32. zoe winlow
    June 8, 2007

    well, if its such a fine specimin which it is then why not leave it alone and others can admire it when it is still living. i shoot deer in england regularly and use their meat, but there is no way that a family will eat that much and if it was a trophy hunt then it was pointless. please email me on the subject anione who is interested in putting me straight or so to speak!. zoe winlow

  33. James
    June 14, 2007

    After spending the last 2 hours reading all of the posts I contemplated commiting suicide. When I look through these comments, I relize how much we all point our fingers at others to put them down because they don’t hunt the same way we do. I like to think of myself as a hard working ethical hunter and am proud of my accomplishments. However, I don’t think it’s right to point fingers at hunters (who are probly apart of R.M.E.F) that like to hunt in fenced areas and say they arent as good as us because they don’t hunt “fair chase”. There money spend the same with the conservation programs just like ours. My real issue here is not about this hunter and his elk but the observation that I’ve made while reading this. I feel most people are really losing sight of what hunting really is….it’s a time of bonding, friendship, hardwork, and just being able to get away from all the stress in everyday life. If you are successful in getting an animal than great, however your hunt should not be judged on how big the animal scored, but by how many memories you can take with you…

  34. Dale
    August 13, 2007

    What gets me is everyone is quick to judge what they think is wrong . No this may be not fair chase.to some. How many people use Dogs to hunt coon or bear? You call that fair chase for them? Might not be in a fence, but they mid as well be. I have a personal protection shepherd, if some one starts something i could give him a head start and call that fair chase for the dog.. How do you look at it, just because you don’t like it that makes it wrong ? I raise elk, if i go out and shoot one for meat and get the head mounted what do you call that ? I don’t like high fence hunting, but who am i to judge ! I know some one who has high fence hunts for handicap people that cant get to the mountains. If what ever they shoot is a trophy to them then that is what it is .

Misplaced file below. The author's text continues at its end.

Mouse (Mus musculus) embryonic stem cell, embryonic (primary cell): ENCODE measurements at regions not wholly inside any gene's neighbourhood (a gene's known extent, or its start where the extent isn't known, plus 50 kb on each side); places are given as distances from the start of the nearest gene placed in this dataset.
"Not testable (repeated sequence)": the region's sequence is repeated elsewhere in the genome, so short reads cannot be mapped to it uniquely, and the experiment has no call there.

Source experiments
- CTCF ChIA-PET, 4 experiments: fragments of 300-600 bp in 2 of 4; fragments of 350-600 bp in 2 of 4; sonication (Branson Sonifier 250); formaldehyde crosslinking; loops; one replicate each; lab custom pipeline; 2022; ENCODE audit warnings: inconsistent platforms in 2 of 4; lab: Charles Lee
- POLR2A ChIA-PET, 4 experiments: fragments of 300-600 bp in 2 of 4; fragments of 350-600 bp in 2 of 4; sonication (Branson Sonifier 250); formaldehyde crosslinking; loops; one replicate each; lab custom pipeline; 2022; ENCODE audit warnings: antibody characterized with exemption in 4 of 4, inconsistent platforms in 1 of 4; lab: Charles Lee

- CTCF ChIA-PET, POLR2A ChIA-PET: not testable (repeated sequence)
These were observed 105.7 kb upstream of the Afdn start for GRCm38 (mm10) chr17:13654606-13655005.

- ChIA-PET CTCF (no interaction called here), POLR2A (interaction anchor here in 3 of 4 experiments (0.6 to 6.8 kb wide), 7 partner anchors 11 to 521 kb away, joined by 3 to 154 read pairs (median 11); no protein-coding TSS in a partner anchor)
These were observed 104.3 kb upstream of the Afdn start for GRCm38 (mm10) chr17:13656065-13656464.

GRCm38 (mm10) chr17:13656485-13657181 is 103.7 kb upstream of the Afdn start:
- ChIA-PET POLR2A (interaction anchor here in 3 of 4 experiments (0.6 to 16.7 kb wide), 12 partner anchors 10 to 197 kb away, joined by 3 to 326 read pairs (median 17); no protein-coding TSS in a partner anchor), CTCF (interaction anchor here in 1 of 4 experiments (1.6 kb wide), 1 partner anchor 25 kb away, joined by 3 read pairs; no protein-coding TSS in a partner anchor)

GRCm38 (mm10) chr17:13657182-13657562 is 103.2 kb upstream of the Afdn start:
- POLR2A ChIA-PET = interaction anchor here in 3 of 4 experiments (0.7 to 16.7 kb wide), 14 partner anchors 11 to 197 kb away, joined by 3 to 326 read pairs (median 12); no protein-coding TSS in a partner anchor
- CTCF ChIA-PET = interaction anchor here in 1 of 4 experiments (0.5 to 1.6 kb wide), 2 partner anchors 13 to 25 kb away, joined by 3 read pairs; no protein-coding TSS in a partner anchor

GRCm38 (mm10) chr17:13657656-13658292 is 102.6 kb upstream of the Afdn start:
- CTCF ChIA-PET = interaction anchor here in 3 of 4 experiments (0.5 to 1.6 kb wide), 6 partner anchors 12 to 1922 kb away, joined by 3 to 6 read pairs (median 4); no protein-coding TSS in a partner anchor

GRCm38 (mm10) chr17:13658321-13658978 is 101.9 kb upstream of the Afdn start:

35. Hunter H
    October 14, 2007

    Im Hunter i am 12 year olds and absolutely LOVE hunting and fishing.when it comes to fishing with me and my dad he’s my partner in crime. and i’ve never seen anything like that Elk that big.on that trip did you have another tag to shoot another Elk or no?well thats all and love the elk bye

  36. Corey worster
    October 16, 2007


  37. dan
    October 16, 2007

    are you kidding me everyone on this page would have shot this elk given the opportunity. cry me a river build me a bridge and get over it.

  38. ian nourse
    October 19, 2007

    i have to admit that is a nice bull elk but i am 17 years old and have been bow hunting my whole life and to think that some one would raise a bull and feed it steroids to make horns grow just so they can say they got a world record my spikes have been a trophy for me so i wonder if you feel bad at night thinking you got a world record by cheating.

  39. jacob
    October 25, 2007

    I dont know about any of you guys, but if had my own elk ranch, and had the genetics like that in my herd, i’d be selling alot of elk and i’d be making a good living doing it. Its a free country, like any other job!!! I think there’s alot of jelous people. Anybody in their right mind would shoot that elk, no matter if it was fair chase or on an elk ranch!! Dont kid yourlself’s….

  40. Dan
    November 7, 2007

    A few times each year we butcher a calf, or a pig from the pen. Same diff. Thats not attacking anyone, just the truth.

  41. brett
    January 2, 2008

    wow is all i can say to your great hunt congrats